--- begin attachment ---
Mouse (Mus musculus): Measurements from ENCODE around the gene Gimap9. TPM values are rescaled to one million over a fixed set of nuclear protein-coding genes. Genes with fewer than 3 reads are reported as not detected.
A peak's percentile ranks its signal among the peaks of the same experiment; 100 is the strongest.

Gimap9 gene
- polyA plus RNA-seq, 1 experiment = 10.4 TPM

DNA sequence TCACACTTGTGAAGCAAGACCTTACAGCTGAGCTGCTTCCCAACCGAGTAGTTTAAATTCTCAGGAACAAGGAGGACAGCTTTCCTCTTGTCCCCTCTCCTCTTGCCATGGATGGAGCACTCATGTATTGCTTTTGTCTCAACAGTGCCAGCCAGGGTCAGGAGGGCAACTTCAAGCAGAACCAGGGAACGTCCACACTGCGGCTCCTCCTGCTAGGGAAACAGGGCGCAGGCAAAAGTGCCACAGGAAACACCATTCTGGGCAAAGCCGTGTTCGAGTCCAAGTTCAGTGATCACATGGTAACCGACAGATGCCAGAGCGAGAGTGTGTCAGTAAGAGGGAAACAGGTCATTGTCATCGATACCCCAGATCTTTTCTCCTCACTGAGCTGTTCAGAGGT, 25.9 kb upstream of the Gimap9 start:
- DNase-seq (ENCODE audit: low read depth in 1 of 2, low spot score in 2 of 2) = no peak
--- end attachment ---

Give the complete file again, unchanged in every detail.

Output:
Mouse (Mus musculus): Measurements from ENCODE around the gene Gimap9. TPM values are rescaled to one million over a fixed set of nuclear protein-coding genes. Genes with fewer than 3 reads are reported as not detected.
A peak's percentile ranks its signal among the peaks of the same experiment; 100 is the strongest.

Gimap9 gene
- polyA plus RNA-seq, 1 experiment = 10.4 TPM

DNA sequence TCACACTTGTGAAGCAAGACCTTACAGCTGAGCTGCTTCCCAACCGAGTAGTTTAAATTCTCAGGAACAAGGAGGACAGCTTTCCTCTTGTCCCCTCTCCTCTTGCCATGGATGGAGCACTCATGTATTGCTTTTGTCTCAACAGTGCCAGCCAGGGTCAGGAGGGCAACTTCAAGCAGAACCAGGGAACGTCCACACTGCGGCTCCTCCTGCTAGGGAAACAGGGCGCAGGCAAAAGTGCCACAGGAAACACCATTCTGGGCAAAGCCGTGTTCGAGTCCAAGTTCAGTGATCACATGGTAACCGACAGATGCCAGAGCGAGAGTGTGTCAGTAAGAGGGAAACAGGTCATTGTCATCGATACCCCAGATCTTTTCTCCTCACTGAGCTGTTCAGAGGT, 25.9 kb upstream of the Gimap9 start:
- DNase-seq (ENCODE audit: low read depth in 1 of 2, low spot score in 2 of 2) = no peak